[...] was not always thus. I was a small boy who misadventured as any other and I was often lost in those labyrinthine hallways. My father told me once that when I had three summers, I wandered from my nursemaid and in error insinuated myself into a gap in the foundation. All were in a windstorm, for strange creatures grow in the darkness where magic washes away into water under the castle.

My father climbed himself down into the waterways. This was quite out of character, for he was a fastidious man naturally. He feared that the water had carried me away or that the rats had got to me, for they grew to the size of dogs in that place. However, in the deepest chamber he found me. I slept there, as at my mother’s breast. I was safe, enveloped in the embrace of his familiar, the Little King.

That night, when the ink on his translation is dry and the only Housemate who has stayed for the holiday is fast asleep, Tom retrieves his scrapbook from his trunk. Under the false bottom lie the dry grey corpses of his first three familiars, tenderly preserved, and the twisted shape of a fourth unidentified creature. The toads were never named, and in truth, he suspects no one noticed when one succeeded the other. The first two were his own error; he was inexact with the charms to force them to stay atop their respective hen’s eggs, and they wasted away from hunger and thirst in their single-minded devotion. The third survived long enough to be paralyzed and partially eaten by the doomed, misshapen thing that hatched and drew breath but lived for mere minutes.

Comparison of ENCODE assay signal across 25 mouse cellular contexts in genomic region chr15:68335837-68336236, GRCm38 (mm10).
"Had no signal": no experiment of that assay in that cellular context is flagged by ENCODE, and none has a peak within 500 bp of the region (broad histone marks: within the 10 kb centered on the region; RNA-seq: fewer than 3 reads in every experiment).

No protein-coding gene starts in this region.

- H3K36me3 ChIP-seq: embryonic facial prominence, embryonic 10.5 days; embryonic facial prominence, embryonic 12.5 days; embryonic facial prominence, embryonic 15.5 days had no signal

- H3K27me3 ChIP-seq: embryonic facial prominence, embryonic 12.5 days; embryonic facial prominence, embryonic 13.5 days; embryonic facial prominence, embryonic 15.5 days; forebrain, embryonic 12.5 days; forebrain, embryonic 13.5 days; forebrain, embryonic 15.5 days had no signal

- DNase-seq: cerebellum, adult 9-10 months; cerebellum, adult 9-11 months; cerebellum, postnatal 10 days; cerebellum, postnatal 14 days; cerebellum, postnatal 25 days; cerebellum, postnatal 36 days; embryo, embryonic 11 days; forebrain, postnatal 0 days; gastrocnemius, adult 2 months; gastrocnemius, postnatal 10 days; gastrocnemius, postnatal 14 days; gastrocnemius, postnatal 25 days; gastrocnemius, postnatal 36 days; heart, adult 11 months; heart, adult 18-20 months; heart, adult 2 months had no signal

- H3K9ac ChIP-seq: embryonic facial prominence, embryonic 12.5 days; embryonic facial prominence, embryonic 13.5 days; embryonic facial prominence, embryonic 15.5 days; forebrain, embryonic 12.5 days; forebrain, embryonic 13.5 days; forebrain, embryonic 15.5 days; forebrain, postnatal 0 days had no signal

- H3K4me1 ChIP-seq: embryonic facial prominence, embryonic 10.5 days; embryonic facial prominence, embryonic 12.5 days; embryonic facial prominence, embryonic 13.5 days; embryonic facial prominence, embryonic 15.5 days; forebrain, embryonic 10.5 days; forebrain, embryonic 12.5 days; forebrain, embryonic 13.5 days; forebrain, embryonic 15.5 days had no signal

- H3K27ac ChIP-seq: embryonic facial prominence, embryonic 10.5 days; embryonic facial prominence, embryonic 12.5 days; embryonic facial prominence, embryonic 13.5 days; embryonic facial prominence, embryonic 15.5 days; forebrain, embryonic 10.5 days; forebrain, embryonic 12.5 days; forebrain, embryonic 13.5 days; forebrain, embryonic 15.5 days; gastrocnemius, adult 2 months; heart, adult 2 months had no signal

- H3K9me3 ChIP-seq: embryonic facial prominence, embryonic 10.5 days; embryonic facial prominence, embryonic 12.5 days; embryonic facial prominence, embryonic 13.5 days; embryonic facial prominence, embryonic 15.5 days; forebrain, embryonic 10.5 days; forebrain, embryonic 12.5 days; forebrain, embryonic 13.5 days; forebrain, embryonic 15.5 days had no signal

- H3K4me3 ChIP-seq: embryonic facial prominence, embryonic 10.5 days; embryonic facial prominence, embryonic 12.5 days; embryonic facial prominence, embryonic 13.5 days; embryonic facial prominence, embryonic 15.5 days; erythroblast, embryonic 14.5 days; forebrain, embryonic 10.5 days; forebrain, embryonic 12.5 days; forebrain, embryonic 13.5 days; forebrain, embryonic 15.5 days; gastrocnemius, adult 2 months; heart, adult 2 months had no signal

Never mind, he tells himself, frowning slightly at these reminders of his failure. Animal husbandry is a hobby better suited for the long, bleak summers. The school year is for scrapbooking.

Item: A family tree, unfinished, that spans the length of six pages. At the top, in flourished cursive, is the name Salazar Slytherin. All written records on the matter assert that while Salazar Slytherin eschewed the practice of marriage as a custom appropriated from the non-magical, he adopted as his own not only three natural offspring—two sons and a daughter—but each of his students who had the talent of Parseltongue, referring to all in his writings as his children.

At the very bottom, after a span of several empty pages, is another name in equally large and decorative script: Tom Marvolo Riddle.

Sometimes, in between classes or on idle weekend evenings, Tom wanders the castle in search of new places to explore. Away from the noise and childish distraction of his classmates, and out from under the prying attention of his professors, he turns over stones and peers into dark places. His fingertips trail along the cool bricks as his footsteps quietly echo in the empty corridors.

“Father,” he whispers, the word a flickering hiss full of barely suppressed longing.

And somewhere, deep in the castle, a serpent stirs from its slumber.